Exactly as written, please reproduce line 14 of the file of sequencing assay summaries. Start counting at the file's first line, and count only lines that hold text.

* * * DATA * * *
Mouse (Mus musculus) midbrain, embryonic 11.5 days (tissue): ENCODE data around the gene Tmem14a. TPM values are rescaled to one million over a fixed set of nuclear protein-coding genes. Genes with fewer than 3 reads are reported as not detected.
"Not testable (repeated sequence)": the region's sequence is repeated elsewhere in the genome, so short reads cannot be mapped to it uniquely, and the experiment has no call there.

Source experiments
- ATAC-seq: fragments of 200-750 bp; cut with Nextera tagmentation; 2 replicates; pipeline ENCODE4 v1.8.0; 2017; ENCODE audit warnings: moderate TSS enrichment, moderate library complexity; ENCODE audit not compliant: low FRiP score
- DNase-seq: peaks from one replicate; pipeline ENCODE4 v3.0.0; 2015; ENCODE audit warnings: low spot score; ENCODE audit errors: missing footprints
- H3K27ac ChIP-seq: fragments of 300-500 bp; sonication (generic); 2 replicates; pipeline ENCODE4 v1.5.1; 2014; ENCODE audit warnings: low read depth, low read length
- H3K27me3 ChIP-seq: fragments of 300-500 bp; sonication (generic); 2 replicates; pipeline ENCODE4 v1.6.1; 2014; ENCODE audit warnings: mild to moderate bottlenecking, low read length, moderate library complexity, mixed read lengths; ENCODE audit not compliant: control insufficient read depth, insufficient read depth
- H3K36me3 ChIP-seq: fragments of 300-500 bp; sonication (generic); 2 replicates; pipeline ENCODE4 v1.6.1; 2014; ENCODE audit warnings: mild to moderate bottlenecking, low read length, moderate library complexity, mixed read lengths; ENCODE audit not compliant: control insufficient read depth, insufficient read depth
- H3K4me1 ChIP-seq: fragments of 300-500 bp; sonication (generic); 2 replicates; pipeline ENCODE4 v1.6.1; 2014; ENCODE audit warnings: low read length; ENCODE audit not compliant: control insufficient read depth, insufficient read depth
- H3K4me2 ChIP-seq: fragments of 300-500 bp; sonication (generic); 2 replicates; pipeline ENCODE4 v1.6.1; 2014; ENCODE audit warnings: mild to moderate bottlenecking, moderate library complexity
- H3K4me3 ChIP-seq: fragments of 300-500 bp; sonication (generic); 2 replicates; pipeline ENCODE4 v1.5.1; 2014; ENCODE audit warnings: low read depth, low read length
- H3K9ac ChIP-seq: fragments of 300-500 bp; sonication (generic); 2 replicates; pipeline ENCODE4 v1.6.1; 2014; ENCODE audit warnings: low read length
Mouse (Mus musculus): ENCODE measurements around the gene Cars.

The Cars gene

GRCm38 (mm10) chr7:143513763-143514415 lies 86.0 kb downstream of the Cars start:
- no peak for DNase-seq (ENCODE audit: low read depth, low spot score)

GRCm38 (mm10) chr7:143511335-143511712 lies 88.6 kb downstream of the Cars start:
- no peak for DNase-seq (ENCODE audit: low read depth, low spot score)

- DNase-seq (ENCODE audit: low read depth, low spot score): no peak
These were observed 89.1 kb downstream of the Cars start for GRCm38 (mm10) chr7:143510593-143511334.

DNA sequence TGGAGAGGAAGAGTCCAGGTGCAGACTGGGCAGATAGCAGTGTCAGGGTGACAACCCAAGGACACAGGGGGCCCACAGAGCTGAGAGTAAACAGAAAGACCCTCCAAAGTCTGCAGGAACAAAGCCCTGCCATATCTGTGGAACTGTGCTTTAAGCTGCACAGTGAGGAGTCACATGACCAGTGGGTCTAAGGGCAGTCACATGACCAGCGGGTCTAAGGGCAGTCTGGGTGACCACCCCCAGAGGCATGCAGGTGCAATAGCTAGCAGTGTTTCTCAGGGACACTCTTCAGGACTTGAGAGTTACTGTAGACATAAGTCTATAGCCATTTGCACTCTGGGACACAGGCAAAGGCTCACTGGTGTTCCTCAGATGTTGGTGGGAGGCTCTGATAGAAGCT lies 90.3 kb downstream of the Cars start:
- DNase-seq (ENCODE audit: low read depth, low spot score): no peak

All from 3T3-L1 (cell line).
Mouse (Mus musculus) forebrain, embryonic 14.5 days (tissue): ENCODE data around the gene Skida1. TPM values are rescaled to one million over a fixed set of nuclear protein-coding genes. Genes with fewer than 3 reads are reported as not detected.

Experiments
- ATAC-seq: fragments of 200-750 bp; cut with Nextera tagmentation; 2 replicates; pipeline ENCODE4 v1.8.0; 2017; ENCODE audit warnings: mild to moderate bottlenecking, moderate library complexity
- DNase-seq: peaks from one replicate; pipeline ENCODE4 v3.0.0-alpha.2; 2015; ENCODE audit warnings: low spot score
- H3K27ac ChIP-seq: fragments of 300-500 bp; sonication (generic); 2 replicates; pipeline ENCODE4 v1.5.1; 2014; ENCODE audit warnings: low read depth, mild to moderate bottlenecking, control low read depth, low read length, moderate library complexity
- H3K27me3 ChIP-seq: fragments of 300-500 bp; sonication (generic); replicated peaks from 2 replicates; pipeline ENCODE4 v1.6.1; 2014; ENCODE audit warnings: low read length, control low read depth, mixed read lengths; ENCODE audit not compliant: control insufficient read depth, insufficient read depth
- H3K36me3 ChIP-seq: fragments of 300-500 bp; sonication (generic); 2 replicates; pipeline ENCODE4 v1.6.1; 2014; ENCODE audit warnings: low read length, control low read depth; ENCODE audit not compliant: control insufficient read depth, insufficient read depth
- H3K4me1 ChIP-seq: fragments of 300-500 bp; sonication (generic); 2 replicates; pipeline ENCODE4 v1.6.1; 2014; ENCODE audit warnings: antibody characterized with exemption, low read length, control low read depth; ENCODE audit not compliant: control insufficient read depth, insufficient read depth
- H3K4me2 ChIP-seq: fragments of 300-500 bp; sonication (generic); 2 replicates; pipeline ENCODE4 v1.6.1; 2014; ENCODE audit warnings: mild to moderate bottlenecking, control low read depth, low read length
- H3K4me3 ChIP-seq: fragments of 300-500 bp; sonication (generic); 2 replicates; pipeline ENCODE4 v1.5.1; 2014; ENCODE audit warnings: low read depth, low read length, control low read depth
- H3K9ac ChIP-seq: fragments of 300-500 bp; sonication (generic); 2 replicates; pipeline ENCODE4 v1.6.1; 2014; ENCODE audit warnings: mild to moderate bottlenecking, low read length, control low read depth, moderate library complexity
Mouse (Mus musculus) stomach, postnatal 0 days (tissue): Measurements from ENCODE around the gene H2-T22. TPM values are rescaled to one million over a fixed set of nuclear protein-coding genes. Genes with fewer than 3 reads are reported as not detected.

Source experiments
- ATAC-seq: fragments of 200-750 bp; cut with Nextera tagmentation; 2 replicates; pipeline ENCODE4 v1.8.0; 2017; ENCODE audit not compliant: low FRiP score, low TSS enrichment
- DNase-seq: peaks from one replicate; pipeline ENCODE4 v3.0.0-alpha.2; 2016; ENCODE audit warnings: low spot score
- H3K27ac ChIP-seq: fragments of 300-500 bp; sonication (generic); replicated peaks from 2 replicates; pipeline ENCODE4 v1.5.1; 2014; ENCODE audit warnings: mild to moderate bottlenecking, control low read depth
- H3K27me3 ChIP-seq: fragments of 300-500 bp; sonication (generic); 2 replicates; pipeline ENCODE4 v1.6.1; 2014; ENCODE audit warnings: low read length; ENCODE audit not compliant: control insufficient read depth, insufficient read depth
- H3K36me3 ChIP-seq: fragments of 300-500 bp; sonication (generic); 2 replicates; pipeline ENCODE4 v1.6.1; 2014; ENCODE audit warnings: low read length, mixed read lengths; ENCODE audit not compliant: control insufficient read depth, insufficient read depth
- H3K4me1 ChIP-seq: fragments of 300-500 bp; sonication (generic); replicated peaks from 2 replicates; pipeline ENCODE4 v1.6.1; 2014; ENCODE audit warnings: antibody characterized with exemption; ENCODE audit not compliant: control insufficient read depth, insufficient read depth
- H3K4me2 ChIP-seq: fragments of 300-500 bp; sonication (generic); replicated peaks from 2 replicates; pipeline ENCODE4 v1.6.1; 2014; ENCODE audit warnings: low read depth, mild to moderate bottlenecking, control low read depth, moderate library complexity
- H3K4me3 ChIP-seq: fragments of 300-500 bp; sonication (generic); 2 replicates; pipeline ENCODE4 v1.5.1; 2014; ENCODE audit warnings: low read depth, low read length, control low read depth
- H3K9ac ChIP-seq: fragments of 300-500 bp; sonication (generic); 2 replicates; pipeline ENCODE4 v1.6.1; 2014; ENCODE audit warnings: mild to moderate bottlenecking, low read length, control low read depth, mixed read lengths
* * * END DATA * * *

The Cars gene